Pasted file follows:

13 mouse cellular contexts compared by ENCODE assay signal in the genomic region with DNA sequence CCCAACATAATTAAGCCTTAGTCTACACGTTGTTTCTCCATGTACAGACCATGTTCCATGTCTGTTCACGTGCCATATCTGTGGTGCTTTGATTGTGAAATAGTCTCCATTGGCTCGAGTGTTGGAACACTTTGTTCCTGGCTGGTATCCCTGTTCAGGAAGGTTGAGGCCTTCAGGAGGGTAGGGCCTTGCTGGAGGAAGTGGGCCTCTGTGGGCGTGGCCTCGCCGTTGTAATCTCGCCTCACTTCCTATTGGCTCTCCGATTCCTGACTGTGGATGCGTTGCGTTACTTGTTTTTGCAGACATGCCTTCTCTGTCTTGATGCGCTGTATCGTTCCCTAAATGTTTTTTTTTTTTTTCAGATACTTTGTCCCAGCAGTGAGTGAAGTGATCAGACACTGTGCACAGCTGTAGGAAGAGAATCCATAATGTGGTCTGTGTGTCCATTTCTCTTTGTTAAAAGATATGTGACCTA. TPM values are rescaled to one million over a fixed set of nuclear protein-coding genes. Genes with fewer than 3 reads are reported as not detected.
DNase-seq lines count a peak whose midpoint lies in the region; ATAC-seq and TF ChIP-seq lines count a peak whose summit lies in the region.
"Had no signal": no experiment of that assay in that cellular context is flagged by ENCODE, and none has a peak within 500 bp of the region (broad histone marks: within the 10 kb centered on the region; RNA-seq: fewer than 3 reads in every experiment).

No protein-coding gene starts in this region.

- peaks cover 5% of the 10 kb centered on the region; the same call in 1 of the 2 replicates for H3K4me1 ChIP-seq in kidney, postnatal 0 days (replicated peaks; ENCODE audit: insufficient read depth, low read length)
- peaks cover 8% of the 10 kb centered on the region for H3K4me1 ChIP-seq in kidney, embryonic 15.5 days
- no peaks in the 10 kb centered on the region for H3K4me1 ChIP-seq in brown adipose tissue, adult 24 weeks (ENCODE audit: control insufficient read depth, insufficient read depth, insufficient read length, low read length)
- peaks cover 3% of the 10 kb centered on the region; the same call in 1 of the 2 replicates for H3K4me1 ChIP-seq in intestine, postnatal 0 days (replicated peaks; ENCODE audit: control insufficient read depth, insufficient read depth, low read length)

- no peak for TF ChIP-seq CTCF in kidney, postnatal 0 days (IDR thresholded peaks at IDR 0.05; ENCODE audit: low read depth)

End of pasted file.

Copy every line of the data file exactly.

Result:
13 mouse cellular contexts compared by ENCODE assay signal in the genomic region with DNA sequence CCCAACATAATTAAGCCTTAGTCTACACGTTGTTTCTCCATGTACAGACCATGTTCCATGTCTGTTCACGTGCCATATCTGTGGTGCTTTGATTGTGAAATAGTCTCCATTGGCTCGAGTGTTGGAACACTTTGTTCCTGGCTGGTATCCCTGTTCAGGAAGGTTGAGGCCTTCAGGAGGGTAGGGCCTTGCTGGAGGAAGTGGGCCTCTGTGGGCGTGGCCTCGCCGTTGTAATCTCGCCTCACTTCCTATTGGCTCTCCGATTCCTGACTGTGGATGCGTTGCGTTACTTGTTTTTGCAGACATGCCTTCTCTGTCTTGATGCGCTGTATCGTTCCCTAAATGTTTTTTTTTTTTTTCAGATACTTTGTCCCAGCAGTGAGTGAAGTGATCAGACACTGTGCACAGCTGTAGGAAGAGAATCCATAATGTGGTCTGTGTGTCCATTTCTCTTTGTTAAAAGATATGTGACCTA. TPM values are rescaled to one million over a fixed set of nuclear protein-coding genes. Genes with fewer than 3 reads are reported as not detected.
DNase-seq lines count a peak whose midpoint lies in the region; ATAC-seq and TF ChIP-seq lines count a peak whose summit lies in the region.
"Had no signal": no experiment of that assay in that cellular context is flagged by ENCODE, and none has a peak within 500 bp of the region (broad histone marks: within the 10 kb centered on the region; RNA-seq: fewer than 3 reads in every experiment).

No protein-coding gene starts in this region.

- peaks cover 5% of the 10 kb centered on the region; the same call in 1 of the 2 replicates for H3K4me1 ChIP-seq in kidney, postnatal 0 days (replicated peaks; ENCODE audit: insufficient read depth, low read length)
- peaks cover 8% of the 10 kb centered on the region for H3K4me1 ChIP-seq in kidney, embryonic 15.5 days
- no peaks in the 10 kb centered on the region for H3K4me1 ChIP-seq in brown adipose tissue, adult 24 weeks (ENCODE audit: control insufficient read depth, insufficient read depth, insufficient read length, low read length)
- peaks cover 3% of the 10 kb centered on the region; the same call in 1 of the 2 replicates for H3K4me1 ChIP-seq in intestine, postnatal 0 days (replicated peaks; ENCODE audit: control insufficient read depth, insufficient read depth, low read length)

- no peak for TF ChIP-seq CTCF in kidney, postnatal 0 days (IDR thresholded peaks at IDR 0.05; ENCODE audit: low read depth)